3. It was the first day of my long-awaited vacation, and I was getting ready for a road trip to see the Atlanta Braves play in Atlanta. My mother was across the street at church. At the time, she was the choir leader and was at the Church office helping to put together that Sunday’s program. I was watching the Today show, and they reported the first footage around 8:45, maybe a little later. I did not think it was a terrorist attack. I continued getting ready to leave for my trip. Then, when the second plane hit the Twin Towers, I knew it was not an accident, but in my naivety, I didn’t realize that the game in Atlanta, and in fact, every major event across the nation, would be cancelled. I still was readying the car for the trip. It hit me about 10:00 a.m. that morning, and I called my Mother. She and the Church secretary knew nothing about it. There was no tv or radio in the Church office, and she said, “well, call me back if something else happens.” Can you believe it? We had no idea… then, the Pentagon got hit, and I called her back and was screaming into the phone for her to come home immediately. She told me to calm down, that no one was going to attack our small town, and she stayed to finish the job she had to do at the Church. I am still incredulous that we thought things would continue as normal, even in our small town. Needless to say, everything was cancelled, and we stayed glued to the tv day and night for the first week. We literally camped out in the den in front of the tv and had it on all night and all day. We stockpiled water, batteries, got money out of the bank, filled the cars with gas… “just in case.” Where would we go? Toward family. The thought was the only thing that calmed me. If we could just get to my sister and my brother and be all together, everything would be okay.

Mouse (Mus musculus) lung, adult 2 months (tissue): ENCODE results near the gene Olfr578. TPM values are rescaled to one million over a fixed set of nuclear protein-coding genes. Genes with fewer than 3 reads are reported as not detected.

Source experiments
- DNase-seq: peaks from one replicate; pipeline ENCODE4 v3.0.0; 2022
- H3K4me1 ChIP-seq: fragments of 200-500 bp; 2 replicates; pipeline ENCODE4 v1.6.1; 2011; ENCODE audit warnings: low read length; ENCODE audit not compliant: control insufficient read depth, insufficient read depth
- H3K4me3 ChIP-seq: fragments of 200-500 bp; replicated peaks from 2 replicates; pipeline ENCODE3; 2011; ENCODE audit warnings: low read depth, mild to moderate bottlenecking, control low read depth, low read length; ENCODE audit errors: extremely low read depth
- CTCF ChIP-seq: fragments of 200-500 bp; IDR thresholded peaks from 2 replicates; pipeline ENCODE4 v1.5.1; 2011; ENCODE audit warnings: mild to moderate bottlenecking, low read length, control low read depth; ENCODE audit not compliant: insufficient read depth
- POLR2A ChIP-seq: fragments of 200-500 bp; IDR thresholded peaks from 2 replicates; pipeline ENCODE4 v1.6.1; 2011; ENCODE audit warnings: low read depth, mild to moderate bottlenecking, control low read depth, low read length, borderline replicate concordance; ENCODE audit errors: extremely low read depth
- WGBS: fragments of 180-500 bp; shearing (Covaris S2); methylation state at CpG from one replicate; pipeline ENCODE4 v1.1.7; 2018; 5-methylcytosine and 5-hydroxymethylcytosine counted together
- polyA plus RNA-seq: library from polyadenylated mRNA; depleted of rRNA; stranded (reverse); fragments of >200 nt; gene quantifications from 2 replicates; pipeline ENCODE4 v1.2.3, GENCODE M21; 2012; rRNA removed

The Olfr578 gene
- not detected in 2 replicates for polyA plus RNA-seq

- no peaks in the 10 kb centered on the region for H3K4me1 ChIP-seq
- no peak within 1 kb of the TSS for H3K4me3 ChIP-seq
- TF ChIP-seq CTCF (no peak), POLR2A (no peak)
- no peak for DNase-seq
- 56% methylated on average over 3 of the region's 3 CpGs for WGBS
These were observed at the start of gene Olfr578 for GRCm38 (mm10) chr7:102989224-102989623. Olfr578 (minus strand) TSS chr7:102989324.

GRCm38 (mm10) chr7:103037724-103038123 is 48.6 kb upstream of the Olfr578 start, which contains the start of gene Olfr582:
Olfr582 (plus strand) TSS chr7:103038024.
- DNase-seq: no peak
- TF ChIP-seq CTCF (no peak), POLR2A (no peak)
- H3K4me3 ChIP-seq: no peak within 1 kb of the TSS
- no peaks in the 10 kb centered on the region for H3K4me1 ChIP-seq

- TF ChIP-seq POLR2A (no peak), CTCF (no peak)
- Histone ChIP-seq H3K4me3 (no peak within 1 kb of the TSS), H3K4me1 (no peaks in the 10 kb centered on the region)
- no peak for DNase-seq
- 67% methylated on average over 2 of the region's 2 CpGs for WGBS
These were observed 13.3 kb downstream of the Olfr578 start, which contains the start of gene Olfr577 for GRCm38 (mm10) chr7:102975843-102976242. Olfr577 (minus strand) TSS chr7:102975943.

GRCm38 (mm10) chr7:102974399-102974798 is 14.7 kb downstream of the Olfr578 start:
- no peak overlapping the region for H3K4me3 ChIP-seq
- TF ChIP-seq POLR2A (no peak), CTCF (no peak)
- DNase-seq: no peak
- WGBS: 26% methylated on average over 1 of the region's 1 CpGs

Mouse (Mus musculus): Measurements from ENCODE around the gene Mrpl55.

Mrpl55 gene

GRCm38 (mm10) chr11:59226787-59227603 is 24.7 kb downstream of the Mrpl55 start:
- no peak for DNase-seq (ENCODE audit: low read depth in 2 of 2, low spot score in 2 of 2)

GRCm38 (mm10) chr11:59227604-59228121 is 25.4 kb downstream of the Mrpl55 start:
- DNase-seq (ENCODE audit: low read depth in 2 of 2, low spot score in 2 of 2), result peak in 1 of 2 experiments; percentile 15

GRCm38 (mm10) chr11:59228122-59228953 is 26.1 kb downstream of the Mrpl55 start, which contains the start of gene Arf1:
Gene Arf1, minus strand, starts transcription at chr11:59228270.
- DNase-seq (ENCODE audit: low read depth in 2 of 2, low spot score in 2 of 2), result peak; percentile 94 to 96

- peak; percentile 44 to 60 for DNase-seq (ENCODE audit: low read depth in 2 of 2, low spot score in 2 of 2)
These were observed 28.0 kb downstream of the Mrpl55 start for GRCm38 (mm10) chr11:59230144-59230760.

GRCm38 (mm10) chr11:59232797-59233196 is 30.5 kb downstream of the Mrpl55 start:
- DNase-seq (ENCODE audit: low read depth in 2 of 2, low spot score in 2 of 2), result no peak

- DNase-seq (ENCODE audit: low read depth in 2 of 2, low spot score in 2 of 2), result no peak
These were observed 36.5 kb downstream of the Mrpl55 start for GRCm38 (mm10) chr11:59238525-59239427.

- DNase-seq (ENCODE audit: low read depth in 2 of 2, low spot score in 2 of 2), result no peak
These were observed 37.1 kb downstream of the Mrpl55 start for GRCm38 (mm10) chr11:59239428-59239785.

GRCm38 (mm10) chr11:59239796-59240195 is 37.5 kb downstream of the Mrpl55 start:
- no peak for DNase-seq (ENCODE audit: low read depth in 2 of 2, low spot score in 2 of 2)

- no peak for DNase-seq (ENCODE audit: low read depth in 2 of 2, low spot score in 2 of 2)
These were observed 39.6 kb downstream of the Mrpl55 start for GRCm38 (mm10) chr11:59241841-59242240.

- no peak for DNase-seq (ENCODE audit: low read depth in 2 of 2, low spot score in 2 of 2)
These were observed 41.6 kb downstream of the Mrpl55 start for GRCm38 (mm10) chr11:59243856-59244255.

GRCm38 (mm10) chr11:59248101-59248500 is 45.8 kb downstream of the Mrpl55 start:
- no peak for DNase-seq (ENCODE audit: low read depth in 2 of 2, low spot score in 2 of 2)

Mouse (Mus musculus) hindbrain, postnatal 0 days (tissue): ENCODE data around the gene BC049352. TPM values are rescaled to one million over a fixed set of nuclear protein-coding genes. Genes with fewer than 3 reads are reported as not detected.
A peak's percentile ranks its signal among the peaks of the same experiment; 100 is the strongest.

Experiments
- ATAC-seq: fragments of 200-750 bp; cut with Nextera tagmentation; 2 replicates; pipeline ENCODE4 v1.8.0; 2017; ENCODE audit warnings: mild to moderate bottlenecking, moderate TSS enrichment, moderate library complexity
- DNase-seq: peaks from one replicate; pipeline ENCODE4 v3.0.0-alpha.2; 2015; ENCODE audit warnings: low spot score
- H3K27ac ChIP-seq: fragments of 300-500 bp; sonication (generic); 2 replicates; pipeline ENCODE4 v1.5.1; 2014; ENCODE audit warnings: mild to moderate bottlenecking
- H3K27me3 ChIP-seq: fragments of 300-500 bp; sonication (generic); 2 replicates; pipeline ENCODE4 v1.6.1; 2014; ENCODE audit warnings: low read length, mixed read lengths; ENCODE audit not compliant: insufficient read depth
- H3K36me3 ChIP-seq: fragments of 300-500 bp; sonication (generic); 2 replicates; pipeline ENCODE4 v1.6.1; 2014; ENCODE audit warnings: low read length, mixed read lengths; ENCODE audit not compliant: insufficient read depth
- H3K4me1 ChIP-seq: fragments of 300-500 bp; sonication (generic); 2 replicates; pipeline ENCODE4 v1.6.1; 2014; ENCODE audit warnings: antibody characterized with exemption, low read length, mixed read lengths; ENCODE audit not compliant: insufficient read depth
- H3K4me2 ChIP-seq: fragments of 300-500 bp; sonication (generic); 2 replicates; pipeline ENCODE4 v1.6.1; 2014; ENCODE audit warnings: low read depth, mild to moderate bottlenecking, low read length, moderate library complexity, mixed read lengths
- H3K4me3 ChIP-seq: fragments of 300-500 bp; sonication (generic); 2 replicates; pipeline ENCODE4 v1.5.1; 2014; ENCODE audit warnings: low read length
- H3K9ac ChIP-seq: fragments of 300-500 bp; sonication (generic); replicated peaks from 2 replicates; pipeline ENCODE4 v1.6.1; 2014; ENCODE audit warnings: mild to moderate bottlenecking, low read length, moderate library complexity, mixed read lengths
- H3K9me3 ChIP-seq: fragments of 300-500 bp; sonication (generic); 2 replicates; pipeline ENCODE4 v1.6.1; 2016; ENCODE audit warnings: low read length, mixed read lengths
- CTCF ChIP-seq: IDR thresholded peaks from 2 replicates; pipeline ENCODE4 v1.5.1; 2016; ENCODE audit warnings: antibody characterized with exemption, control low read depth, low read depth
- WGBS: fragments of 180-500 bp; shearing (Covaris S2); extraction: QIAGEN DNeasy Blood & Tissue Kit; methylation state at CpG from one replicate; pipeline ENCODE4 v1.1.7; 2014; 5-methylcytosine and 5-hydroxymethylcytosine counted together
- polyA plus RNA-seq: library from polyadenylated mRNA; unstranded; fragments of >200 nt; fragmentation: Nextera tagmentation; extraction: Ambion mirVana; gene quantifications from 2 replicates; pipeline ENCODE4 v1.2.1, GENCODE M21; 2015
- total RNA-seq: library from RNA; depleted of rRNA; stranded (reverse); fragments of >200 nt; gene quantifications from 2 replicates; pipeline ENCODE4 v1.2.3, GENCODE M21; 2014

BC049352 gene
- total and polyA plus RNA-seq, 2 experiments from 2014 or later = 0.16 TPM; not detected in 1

4. I’m a retired professional astronomer. On the morning of 9/11, a colleague of mine and I were wrapping up the last night of our run at the Palomar telescope, when his wife called and said that a plane had hit one of the Twin Towers. We tried for a long time to reach the CNN site online, but the servers must have been overloaded… we couldn’t get any more information. We assumed it was a small plane that had crashed into the tower because of pilot error. There was no other way to get news at the observatory; we had no television. So we went to sleep for a few hours, then got up and drove back to Pasadena. Dave was trying to sleep on the ride back so I didn’t turn on the radio. It was a beautiful day. We arrived at the California Institute of Technology in Pasadena, where we both worked, in the early afternoon. Imagine our shock when we arrived to a totally deserted campus. Dave called his wife, who also worked there. She told us that after the second plane had hit, everyone at the university and at the Jet Propulsion Laboratory had been told to go home, due to fears (unlikely but possible) that terrorism attacks might target these institutions, as they were the nerve centers for most American robotic space missions, including the Mars rovers. I drove Dave home and he invited me in to watch the television. I was almost frozen with horror, watching a replay of the towers falling, tears rolling down my cheeks. That day is definitely seared into my brain.